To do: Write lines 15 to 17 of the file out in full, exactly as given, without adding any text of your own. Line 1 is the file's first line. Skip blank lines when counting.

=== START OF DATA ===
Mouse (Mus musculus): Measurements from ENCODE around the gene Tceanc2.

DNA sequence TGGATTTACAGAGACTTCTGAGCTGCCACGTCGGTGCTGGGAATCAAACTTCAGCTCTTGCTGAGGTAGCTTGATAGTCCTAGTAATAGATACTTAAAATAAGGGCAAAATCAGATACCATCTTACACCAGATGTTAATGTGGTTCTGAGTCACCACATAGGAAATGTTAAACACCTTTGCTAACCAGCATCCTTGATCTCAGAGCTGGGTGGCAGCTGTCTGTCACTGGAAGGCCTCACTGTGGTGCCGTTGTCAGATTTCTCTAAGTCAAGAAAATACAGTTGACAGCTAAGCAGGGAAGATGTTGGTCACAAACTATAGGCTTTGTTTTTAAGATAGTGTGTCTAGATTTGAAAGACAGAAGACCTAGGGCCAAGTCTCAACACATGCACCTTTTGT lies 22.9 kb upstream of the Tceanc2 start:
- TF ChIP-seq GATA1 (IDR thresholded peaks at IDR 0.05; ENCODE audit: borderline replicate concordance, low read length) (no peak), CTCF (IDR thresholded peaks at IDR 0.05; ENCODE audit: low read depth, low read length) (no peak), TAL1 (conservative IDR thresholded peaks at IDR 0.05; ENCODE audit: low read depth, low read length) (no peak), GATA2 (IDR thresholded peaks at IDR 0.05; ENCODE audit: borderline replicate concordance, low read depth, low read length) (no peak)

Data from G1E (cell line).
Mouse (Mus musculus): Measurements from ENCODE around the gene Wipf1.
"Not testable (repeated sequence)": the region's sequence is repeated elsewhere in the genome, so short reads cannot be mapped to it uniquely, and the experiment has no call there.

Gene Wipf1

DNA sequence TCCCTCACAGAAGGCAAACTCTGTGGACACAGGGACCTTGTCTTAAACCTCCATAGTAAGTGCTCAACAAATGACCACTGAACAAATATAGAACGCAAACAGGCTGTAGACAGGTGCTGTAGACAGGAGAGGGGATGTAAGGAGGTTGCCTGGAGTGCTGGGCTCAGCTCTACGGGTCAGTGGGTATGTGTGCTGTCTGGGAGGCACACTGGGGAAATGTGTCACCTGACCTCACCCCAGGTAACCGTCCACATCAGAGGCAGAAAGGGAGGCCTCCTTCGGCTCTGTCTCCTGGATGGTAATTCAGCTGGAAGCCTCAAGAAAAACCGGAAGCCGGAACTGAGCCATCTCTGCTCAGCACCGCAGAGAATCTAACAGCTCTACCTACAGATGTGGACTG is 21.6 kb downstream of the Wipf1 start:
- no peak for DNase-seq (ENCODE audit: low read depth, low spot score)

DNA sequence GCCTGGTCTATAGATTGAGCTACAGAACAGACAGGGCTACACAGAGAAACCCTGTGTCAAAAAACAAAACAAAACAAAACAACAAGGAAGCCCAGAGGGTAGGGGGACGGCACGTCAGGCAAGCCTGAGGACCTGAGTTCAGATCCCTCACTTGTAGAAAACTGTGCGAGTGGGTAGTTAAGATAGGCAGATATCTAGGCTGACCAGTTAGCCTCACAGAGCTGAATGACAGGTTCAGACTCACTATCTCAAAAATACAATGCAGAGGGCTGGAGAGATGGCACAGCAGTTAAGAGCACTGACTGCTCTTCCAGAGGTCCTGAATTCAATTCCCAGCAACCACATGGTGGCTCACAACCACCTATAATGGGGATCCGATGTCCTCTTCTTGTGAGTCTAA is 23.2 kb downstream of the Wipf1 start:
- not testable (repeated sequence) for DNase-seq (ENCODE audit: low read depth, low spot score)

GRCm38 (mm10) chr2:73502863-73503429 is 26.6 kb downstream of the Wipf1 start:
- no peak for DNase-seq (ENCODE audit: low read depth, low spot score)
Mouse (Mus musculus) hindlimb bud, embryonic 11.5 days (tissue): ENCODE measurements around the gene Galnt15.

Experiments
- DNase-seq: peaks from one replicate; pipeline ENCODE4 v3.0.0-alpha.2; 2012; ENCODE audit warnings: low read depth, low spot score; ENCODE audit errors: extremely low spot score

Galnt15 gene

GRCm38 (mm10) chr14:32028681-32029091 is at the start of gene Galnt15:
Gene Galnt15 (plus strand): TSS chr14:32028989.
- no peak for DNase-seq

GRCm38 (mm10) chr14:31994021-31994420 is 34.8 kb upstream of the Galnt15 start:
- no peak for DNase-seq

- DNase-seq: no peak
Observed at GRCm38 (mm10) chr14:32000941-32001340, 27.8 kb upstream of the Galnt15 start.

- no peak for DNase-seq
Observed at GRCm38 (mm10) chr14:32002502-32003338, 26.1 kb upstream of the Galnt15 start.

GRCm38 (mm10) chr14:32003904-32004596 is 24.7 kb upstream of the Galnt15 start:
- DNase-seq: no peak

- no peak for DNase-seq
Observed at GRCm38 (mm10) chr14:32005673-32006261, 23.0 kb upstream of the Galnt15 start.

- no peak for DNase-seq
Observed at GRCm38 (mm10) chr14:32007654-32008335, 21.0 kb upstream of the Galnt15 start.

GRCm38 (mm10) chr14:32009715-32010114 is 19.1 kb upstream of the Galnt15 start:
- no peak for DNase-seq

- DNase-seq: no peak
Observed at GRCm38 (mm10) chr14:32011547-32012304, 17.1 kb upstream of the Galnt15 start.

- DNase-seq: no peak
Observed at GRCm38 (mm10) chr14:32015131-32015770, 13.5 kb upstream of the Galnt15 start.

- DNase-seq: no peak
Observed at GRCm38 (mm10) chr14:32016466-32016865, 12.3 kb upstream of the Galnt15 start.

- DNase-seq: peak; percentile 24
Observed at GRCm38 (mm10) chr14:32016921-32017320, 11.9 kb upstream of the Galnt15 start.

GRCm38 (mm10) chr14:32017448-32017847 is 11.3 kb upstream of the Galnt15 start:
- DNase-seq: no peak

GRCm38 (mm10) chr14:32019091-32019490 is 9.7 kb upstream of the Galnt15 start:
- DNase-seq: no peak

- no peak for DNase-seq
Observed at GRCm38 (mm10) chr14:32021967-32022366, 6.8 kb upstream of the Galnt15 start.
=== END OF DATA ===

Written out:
Experiments
- DNase-seq: peaks from one replicate; pipeline ENCODE4 v3.0.0-alpha.2; 2012; ENCODE audit warnings: low read depth, low spot score; ENCODE audit errors: extremely low spot score

Galnt15 gene